After its victory over Leonidas’ 300, the Persian Army under the command of Xerxes marches towards the major Greek city-states. The Democratic city of Athens, first on the path of Xerxes’ army, bases its strength on its fleet, led by admiral Themistocles. Themistocles is forced to an unwilling alliance with the traditional rival of Athens, oligarchic Sparta whose might lies with its superior infantry troops. But Xerxes still reigns supreme in numbers over sea and land.
Review 300: Rise of an Empire
Review 300: Rise of an Empire
As King Leonidas (a briefly glimpsed but frustratingly absent Gerard Butler) defies the leaders of Sparta and wages war with invading God-king Xerxes (Rodrigo Santoro), the politicians of Athens choose a different course of action, sending a large fleet of ships to engage the still-overwhelming forces of the Persian navy. Athens entrusts its fleet to its greatest warrior, Themistokles (Sullivan Stapleton), who years earlier killed Xerxes’ father, King Darius I (Yigal Naor). Xerxes, in turn, tasks his finest commander and sole confidant, the manipulative and vengeful Artemisia (Eva Green), with destroying the Athenian navy. Like Leonidas, Themistokles must rely on skill and strategy to combat the enormous size and strength of his enemy. Unlike Leonidas, though, martyrdom will not forge a road to victory. It will take all he has to defeat Artemisia, all he is to overcome such insurmountable odds, and eventually all he can muster to convince Sparta and grieving widow Queen Gorgo (Lena Headey) to aid Athens in their most dire hour of need.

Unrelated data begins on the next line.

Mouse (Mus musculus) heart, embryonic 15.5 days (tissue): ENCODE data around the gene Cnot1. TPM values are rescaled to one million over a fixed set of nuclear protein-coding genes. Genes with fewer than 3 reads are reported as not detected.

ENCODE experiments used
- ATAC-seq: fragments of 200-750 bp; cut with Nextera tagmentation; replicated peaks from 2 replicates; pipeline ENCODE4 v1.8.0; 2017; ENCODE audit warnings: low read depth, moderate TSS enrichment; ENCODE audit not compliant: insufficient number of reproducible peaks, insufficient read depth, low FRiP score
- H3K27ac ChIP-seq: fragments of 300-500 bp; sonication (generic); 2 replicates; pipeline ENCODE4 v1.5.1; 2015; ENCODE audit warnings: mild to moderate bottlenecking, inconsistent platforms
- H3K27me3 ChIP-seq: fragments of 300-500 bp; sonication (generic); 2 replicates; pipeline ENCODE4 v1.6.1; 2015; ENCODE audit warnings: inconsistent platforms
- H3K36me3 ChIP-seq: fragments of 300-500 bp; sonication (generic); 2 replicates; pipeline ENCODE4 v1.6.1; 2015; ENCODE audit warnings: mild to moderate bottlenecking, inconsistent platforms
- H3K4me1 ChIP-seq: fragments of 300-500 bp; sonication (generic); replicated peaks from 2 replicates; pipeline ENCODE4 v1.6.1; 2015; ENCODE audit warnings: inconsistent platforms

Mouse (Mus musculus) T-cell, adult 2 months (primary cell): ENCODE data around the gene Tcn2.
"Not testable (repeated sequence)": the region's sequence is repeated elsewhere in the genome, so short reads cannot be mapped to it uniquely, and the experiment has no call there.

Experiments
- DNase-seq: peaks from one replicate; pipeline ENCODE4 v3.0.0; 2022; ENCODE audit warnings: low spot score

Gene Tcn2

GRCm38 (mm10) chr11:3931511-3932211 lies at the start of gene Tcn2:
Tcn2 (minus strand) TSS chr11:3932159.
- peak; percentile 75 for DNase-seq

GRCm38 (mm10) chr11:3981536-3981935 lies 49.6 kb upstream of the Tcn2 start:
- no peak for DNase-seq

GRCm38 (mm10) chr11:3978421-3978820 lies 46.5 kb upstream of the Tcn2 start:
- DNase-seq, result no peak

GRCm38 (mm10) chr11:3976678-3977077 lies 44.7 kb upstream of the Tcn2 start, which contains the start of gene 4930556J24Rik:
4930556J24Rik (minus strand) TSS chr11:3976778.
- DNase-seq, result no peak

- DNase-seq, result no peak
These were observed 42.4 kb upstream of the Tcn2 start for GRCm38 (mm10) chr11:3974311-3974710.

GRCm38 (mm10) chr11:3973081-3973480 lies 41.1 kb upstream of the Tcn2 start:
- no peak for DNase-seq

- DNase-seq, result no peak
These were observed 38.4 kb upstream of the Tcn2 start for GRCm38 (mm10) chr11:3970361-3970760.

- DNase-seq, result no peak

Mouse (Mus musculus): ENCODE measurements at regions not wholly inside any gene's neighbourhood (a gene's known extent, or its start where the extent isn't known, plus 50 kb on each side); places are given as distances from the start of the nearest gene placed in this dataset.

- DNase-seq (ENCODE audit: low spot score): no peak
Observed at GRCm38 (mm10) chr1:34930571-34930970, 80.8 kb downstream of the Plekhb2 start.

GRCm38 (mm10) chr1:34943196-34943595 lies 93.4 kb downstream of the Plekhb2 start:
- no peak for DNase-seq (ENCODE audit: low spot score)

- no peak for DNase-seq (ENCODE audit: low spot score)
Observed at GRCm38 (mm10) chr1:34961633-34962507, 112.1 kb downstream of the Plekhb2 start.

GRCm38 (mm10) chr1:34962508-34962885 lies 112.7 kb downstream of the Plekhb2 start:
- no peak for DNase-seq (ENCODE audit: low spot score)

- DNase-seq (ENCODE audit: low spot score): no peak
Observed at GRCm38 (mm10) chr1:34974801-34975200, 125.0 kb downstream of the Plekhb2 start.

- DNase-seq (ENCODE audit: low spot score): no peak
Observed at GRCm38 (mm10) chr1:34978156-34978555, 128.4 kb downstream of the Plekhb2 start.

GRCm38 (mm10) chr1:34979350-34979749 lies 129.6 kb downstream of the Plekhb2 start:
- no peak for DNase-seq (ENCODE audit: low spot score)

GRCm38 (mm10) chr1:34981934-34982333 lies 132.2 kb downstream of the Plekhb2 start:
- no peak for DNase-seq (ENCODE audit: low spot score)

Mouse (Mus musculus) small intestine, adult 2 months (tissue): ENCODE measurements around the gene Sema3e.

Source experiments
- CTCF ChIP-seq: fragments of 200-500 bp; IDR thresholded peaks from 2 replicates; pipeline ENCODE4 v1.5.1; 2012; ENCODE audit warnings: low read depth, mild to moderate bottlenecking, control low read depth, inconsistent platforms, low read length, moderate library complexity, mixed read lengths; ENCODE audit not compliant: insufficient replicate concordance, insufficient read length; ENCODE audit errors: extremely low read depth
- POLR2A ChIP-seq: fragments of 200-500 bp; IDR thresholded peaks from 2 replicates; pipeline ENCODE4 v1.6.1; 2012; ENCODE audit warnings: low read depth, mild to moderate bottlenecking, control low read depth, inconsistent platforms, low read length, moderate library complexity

It would be easier to label Rise of an Empire an imitation if Snyder weren’t so directly involved with the production. All the same, Murro isn’t as confident or accomplished a filmmaker and struggles to evoke Snyder’s patented style while realizing a vision all his own. The result is decidedly similar yet decidedly different. Whereas Snyder clung to comic artist Frank Miller’s illustrations and composition to stunning ends, Murro paints with wider swaths of CG on a much glossier canvas. The results are still striking, just not quite so hypnotic or impressive. Green-screening is much more obvious. FX seams more apparent. Armies more akin to animated action figures. And sword fights and battle scenes less impactful and convincing. Add to that Murro’s shakier grasp on slow motion, his relative weakness in comic-panel framing, and some trouble he encounters when staging climactic action beats and you have a film that looks the part by and large but doesn’t feel quite right. By the time Themistokles mounts a horse hidden in the belly of his boat and begins galloping from one sinking Persian ship to the next, swinging his sword and thrusting devastating kicks at dazed onlookers, any sense of artful grace has drained away. His subsequent clash and standoff with Artemisia is even sillier, failing to earn the payoff it so eagerly expects to collect.